This was originally written as a game design session prompt for a session at Chestnut Lodge Wargames Group back in April 2004. A discussion thread on about this excellent blog post http://sketchinggamedesigns.blogspot.com.es/2014/01/the-wrinkles-of-tactics-first-world-war.htmlÂ lead me to dig it out and post it here.
World War One Strategic Battles
Three turns per year, March â€“ June (Spring), July to September (Summer) and October to February (Winter).
Small offensives can be prepared and launched within one turn. Large offensives take a turn of preparation and then take a whole turn of offensive action. Small offensives can be carried on into large offensives.
Battles are fought in phases.
- Preparation: divisions are allocated to the line, first wave, second wave, exploitation, training and reserve tasks
- Continuation phases if appropriate
Fighting is resolved at Army level, with Divisions as the smallest unit (two down). One player per Army?
Three kinds of Division:
- infantry (standard)
- cavalry (rare)
- artillery (representing Corps/Army artillery)
All divisions of a particular kind are the same except for level of experience and training. This can be open to the player as it was generally well known which units were the most effective and had the most offensive spirit.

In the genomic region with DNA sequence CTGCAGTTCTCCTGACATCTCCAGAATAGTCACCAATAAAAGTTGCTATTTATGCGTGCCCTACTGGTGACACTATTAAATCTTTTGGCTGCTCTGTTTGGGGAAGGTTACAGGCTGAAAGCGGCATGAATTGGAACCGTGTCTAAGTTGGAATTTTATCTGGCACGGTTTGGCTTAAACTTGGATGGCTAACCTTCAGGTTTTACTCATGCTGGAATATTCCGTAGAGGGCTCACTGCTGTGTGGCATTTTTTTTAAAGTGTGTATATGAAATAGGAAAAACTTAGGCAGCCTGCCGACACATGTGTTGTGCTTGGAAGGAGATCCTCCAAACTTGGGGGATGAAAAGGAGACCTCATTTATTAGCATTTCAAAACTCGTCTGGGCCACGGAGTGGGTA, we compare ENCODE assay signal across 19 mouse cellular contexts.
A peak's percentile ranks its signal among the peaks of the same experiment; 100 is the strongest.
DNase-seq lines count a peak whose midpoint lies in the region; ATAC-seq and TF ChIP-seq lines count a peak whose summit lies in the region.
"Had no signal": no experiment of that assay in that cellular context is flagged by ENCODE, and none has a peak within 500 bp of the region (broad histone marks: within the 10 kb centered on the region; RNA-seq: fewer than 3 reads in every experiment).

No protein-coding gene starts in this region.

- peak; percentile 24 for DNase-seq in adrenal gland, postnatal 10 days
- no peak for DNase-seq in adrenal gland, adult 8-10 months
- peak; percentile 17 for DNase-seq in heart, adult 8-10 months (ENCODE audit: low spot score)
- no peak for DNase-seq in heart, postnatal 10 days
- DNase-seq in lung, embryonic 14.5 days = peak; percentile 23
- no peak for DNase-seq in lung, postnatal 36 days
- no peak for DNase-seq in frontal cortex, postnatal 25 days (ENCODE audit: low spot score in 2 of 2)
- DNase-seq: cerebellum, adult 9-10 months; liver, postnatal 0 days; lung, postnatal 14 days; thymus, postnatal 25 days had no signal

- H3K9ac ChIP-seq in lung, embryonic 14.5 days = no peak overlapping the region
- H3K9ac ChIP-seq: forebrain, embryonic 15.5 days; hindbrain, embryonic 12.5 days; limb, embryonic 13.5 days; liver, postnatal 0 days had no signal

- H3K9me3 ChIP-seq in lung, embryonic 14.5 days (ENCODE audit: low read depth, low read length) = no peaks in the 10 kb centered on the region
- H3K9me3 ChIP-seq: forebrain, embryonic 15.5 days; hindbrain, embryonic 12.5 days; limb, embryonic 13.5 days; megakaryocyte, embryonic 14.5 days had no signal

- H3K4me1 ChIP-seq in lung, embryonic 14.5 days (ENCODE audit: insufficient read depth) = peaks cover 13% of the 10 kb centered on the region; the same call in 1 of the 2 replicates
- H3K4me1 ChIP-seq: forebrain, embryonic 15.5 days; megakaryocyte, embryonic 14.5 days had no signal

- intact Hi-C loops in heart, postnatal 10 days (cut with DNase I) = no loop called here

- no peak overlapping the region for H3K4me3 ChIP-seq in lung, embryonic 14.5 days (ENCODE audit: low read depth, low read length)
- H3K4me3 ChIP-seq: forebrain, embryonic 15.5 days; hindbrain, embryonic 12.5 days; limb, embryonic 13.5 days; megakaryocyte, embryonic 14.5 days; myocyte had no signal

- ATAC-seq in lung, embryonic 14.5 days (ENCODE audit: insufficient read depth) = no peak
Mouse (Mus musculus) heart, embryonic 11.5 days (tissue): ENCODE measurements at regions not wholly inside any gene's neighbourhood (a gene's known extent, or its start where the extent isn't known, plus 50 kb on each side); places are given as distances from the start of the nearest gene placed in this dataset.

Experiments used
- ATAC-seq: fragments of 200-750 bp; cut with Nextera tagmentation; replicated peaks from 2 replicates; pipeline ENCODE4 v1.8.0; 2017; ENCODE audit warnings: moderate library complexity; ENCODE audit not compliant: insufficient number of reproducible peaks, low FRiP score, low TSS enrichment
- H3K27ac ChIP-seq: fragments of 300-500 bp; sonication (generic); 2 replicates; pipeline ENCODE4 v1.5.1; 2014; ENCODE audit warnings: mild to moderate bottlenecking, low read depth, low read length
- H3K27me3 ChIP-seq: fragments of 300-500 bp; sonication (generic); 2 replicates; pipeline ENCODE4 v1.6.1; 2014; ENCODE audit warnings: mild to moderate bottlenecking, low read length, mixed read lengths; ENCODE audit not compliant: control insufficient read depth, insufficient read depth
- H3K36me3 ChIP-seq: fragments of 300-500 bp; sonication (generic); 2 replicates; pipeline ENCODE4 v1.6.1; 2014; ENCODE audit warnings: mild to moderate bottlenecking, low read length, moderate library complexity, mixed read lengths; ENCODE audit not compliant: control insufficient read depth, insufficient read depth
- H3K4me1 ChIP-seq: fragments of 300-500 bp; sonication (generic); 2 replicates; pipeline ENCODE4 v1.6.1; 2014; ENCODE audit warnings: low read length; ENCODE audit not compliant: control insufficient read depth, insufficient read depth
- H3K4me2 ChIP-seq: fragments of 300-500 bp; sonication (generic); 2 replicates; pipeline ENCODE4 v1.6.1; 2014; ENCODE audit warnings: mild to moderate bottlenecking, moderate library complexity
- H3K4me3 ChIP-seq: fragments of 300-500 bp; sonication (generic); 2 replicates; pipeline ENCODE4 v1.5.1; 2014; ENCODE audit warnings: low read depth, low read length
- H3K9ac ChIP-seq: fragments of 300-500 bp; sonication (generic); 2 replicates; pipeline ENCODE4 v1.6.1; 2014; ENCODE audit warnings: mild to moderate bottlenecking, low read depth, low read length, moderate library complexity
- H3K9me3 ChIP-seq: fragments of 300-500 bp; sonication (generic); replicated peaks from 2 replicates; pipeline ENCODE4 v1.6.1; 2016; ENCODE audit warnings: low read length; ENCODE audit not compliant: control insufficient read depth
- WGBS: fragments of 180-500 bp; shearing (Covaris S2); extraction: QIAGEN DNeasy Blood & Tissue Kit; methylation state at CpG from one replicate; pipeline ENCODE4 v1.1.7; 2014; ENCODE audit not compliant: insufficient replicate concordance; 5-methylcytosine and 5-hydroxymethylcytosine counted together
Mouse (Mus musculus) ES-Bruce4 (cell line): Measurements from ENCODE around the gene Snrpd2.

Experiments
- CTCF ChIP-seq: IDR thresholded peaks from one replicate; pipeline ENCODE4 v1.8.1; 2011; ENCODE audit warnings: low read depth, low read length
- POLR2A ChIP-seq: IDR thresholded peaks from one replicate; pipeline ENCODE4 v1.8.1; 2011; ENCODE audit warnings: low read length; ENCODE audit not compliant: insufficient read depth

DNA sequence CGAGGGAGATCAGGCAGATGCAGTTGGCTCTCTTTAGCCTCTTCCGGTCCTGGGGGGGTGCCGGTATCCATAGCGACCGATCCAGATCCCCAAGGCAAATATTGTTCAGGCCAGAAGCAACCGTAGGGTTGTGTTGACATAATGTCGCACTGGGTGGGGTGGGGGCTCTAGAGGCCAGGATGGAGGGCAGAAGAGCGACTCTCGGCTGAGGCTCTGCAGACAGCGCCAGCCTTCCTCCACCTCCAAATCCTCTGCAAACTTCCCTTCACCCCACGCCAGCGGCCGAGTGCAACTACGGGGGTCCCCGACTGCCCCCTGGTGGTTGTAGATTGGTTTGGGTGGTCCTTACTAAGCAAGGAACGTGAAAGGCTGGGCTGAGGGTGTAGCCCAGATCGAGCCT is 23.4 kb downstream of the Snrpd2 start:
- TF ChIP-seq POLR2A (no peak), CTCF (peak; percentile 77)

Special training can be given to units to allow them to be competent at tasks, e.g. building fortifications, pioneer tasks, tank support, amphibious landings etc. The number of turns that they get in this task should be recorded separately from that of infantry training.
Infantry divisions take one turn to raise, cavalry and artillery take two turns. Ideally more training should be given before a unit is used in combat. A minimum of three turns of training is suggested before committing a new Division to the assault.
Training States Turns Experience
New 0 none
Effective 2 time in line
Regular 4 time in line
Experienced 6 time in major offensive (including defending)
Veteran 8 Several major offensives
Both the number of turns training and the combat experience are required for the troops to be considered at the higher training state. Note that the training state is just a label and not a guarantee of performance.
Sources of resources
Taxation â€“ can set a proportion of GDP to be spent on government. Level has effect on popularity, standard of living, economic growth, industrial output.
Loans â€“ need to be repaid later but avoids some of the problems with increasing taxation. Can also inject foreign capital into paying for the war which increases overall resources available to any particular nation.
Can conscript or get volunteers. Quality issues with conscription but increased numbers may offset that. Volunteers make more aggressive units, conscripts more passive ones. Has impact on economic growth, popularity & industrial output. Also issue of womenâ€™s rights if they are mobilised for the war effort.